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How to Match VFD To Fan Motor

Updated: Jun 3, 2022

How to Match Variable Frequency Drive (VFD) to Existing Fan Motor, and How To Match Proper Fan Motor for Variable Frequency Drive?

Whichever way you approach this, we can agree these don’t go like PB&J. There are two answers to these questions: a short, simple one and a long one. We’ll cover both in this article.

You would expect to find instructions or a guide to motor/VFD compatibility on the motor nameplate or motor specification sheet - be ready to be disappointed. Motor and VFD manufacturers are not making it simple for users - and we’ll tell you why.

To make your life easier when you are installing an Ecogate system, the Installation’s Best Practice is included in the Ecogate Power MASTER VFD User & Installation Guide. We also offer Ecogate Engineering; our technician visits your facility and as a part of the complete system engineering we will evaluate the existing fan motor and recommend a matching Power MASTER VFD. The engineering costs can be credited to an Ecogate system purchase. We also offer new system design and consultation services.

The Simple Answer

The simple answer can be used under these conditions:

  1. The cable length between the VFD output and the fan motor is “short”. For Ecogate’s Power MASTER (with ABB ACS880), the short cable is 600ft or shorter (this length is based on 25 years of Power MASTER VFD and fan motor installation experience, which is shorter compared to ABB’s general recommendation). We always recommend installing the Power MASTER VFD as close as possible to the fan motor (for technical reasons, but more importantly it is also cost-effective as the cable to the large fan motors is expensive).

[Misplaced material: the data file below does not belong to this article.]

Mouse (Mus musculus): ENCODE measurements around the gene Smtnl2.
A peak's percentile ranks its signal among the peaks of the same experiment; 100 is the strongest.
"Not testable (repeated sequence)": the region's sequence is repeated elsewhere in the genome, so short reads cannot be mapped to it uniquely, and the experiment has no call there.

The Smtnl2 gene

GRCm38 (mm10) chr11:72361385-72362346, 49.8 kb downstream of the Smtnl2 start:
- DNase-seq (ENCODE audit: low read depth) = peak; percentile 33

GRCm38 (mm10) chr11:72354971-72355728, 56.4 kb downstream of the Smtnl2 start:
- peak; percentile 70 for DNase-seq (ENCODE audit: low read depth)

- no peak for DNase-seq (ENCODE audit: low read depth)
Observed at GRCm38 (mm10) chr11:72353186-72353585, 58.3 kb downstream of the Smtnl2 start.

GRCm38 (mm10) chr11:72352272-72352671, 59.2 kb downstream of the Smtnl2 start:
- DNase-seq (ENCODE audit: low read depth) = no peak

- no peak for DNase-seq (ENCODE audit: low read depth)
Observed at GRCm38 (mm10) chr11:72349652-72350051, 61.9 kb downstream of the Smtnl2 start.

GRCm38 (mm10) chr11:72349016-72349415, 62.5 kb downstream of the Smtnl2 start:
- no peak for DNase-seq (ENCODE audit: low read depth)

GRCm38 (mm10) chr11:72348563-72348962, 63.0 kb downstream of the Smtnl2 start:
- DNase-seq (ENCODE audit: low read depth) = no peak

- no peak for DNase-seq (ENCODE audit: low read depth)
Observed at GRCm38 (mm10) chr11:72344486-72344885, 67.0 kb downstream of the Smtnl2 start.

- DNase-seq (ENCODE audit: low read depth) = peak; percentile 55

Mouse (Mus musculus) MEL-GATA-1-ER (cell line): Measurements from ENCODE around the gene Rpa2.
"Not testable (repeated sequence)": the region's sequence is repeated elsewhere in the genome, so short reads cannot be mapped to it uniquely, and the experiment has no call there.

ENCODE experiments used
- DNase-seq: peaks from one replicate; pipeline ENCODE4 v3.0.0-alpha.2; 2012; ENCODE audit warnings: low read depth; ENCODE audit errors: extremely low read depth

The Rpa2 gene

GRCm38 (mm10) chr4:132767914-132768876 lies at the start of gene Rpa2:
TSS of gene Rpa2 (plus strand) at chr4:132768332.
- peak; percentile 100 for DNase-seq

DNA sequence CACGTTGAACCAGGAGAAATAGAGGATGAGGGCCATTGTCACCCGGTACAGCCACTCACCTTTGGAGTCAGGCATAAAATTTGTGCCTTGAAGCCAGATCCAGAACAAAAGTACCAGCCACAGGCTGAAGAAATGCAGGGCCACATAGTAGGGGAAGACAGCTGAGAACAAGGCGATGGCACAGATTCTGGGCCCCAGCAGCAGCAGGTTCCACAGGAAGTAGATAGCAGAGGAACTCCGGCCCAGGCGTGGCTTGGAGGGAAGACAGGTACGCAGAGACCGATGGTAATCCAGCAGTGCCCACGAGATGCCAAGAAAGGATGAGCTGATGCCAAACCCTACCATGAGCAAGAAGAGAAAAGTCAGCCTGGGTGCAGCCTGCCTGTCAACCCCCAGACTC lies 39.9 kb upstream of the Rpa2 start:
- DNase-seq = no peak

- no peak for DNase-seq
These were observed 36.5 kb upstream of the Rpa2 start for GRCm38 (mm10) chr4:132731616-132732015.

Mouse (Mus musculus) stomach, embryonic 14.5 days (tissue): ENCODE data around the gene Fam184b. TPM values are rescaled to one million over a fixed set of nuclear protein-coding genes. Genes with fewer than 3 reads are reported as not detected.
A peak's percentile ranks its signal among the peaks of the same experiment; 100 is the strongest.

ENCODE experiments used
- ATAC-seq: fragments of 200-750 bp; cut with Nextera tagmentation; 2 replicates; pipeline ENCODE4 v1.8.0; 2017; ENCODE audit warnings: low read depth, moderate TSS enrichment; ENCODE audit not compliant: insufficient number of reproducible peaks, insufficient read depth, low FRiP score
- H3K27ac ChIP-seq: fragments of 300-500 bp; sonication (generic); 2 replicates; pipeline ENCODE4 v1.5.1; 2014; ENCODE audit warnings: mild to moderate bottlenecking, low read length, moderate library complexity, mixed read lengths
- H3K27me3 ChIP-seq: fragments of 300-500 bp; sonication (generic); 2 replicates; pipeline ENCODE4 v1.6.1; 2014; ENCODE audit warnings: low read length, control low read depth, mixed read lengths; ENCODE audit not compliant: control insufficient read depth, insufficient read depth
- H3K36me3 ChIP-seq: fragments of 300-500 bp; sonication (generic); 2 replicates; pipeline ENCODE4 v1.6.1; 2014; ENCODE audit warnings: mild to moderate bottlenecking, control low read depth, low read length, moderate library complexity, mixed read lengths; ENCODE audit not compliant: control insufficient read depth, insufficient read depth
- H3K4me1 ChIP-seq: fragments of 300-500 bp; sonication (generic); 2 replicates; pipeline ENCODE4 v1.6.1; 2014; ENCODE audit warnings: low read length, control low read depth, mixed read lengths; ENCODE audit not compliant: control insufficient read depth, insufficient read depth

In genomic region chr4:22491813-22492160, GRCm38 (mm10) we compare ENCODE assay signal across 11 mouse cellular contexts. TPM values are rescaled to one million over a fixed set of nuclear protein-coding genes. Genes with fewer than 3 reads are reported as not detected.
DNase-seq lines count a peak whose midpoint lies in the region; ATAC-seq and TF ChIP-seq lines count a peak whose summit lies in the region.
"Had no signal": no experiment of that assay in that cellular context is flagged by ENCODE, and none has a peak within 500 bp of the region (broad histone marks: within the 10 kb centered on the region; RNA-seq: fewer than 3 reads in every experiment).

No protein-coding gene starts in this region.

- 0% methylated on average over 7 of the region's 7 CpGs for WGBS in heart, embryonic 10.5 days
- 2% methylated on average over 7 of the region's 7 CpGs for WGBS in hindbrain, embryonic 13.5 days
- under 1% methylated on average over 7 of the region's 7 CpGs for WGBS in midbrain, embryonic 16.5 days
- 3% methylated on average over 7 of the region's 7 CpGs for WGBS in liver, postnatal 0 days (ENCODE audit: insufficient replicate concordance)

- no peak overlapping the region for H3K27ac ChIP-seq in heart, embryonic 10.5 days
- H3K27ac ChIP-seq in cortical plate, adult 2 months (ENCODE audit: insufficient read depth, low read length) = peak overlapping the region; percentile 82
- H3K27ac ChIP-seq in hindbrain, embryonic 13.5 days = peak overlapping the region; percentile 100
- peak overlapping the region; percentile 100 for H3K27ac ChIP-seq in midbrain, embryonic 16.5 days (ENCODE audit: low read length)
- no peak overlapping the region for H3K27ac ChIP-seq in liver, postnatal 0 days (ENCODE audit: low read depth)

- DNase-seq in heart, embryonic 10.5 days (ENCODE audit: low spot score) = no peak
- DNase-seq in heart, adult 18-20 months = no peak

2. All wiring and grounding is done per Ecogate’s Best Practice recommendation Summary: Use the VFD rated cable or RHW, XHHW-2, or THHN cables in the metallic conduit for both the VFD input and output and use best practice low-impedance grounding; you can read more about it here and in the Ecogate Power MASTER User and Installation guide.

  3. You are using an “inverter duty” motor or a “modern” motor (less than 30 years old) with Insulation Class F or better Note: The insulation class as listed on the motor nameplate has nothing to do with voltage insulation rating for the VFDs; it is the thermal rating of the motor wiring. The insulation Class F is recommended minimum, or “thumbs up” for use with the VFD if above conditions are met.

  4. You have only one fan motor per one VFD connected (it is possible to connect more fan motors to one VFD, but additional rules apply),

  5. You are using a low switching frequency (the default Power MASTER settings are 4.5kHz, in parameter 97.01).

If the above conditions are met, matching your motor & VFD should be simple:

  1. The voltage rating of the VFD must match the motor/facility’s power supply (i.e. in the USA 230 V class or 460V class, in Canada 230V, 460V, or 575V).

  2. The nominal current rating in A of the VFD must be the same or higher than the motor’s current rating.

  3. The nominal power rating of the VFD must be the same or higher than the motor rating.


  1. When you are using the fan motor with the VFD, ignore the motor’s Service Factor (motor service factor 1.15 means that the motor can be used for a short period of time with 15% overloading). I.e. if the motor is used with the VFD, the motor service factor is always 1.00. Why? If the motor is driven by the VFD, the VFD creates additional heating for the motor. The 1.15 service factor motor can handle either an overload of 15%, or run on an inverter, but not both.

  2. There are multiple ratings for the VFD: Nominal, Maximal, Light-Duty Overload (defined as current allowing 110% overload for 1 minute every 10 minutes at 40 °C), and Heavy-Duty Overload. Which one should you use? If you are using a standardly designed Ecogate system, use the Nominal current and Nominal power rating of the VFD.

  3. ABB publishes power ratings in kW while most US motors are rated in HP. To convert from horsepower (HP) to kilowatts (kW), multiply horsepower by 0.746.